Shims are cocktails made with amari, vermouth, sherry, cordials, or lighter liqueurs that don't pack the same punch as full spirits (think Chartreuse, allspice dram, and the like). These aren't necessarily simpler cocktails than their boozier kin; they're just less alcoholic. As Sanders writes, the goal of a shim is "more drink, less drunk."

Test Run

There are a few dozen recipes in this book, each categorized by Kind (such as Spiritous Dry or Juicy Bubbles), Mood (Spicy & Stimulating, Lively & Cooling), and Era (Prohibition, Years of Reform). They also run the gamut from exceptionally easy to bartender-ly involved (i.e., involving homemade spiced syrups and the like).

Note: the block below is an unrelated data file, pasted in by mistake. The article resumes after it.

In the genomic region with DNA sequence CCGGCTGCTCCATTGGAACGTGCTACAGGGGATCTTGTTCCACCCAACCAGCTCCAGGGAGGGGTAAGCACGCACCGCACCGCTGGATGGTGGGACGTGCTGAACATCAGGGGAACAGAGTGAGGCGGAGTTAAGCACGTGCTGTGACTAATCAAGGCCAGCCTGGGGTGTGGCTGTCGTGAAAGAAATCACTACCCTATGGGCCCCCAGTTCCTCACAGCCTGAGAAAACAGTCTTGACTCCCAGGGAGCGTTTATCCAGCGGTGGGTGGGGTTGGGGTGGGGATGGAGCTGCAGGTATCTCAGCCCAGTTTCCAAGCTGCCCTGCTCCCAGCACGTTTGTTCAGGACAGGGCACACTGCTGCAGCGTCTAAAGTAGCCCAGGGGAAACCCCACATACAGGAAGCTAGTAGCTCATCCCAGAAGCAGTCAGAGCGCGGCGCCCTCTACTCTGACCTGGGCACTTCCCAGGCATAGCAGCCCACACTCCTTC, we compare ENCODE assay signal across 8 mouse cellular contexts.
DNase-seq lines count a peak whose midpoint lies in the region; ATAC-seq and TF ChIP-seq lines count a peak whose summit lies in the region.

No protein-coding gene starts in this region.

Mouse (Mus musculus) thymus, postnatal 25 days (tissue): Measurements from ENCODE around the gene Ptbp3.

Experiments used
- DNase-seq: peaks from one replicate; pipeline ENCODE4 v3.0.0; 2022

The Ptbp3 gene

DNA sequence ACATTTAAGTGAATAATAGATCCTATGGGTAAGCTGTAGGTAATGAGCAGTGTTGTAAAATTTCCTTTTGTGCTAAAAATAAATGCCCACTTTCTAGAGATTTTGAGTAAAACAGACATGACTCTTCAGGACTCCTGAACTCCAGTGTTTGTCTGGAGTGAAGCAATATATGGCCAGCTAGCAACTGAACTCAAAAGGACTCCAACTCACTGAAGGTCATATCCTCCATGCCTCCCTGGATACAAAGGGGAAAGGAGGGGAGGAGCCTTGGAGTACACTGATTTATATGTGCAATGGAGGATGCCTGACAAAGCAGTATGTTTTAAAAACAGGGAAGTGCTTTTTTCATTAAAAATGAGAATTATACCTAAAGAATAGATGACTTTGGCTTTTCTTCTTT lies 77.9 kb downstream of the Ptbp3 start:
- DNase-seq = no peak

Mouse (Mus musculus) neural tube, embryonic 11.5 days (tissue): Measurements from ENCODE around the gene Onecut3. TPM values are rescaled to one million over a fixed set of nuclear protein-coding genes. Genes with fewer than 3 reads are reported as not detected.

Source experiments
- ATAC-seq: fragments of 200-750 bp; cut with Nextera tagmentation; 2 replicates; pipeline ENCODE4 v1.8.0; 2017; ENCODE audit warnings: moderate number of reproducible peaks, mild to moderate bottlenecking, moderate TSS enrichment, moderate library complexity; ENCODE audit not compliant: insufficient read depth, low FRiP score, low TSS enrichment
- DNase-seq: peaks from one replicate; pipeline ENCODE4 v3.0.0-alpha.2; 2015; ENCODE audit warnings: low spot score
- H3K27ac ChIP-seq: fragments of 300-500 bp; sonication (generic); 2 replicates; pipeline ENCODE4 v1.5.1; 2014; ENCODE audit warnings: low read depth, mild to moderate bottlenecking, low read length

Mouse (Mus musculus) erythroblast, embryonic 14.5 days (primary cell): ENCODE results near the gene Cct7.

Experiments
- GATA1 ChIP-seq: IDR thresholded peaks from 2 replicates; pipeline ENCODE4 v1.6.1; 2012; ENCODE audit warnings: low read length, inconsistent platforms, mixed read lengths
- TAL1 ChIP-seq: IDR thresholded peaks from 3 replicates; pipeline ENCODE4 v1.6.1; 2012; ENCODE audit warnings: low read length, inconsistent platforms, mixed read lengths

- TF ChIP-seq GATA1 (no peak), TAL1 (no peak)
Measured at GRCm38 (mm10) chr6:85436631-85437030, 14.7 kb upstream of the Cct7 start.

I picked one of the easiest in the book, Bobby Heugel's Apparent Sour, because I had just come off a five-day hellscape of a cold and was feeling lazy. But while the cocktail took only slightly more than zero effort on my part (shake Aperol, St.-Germain, and lime juice; strain; consume), it had a delicious complexity, and, as the name suggests, was pleasantly tart. 

It also had the benefit of not wearing me out as I sipped it while I made dinner. Bonus.

I'm not going to claim I've gone completely without boozy cocktails this month, but it has definitely been nice to take things in a lighter direction for a few weeks. And in the two remaining weeks of January, I have plenty of more complex shims to choose from in Sanders' book. 

It's all in the name of sticking to my goals.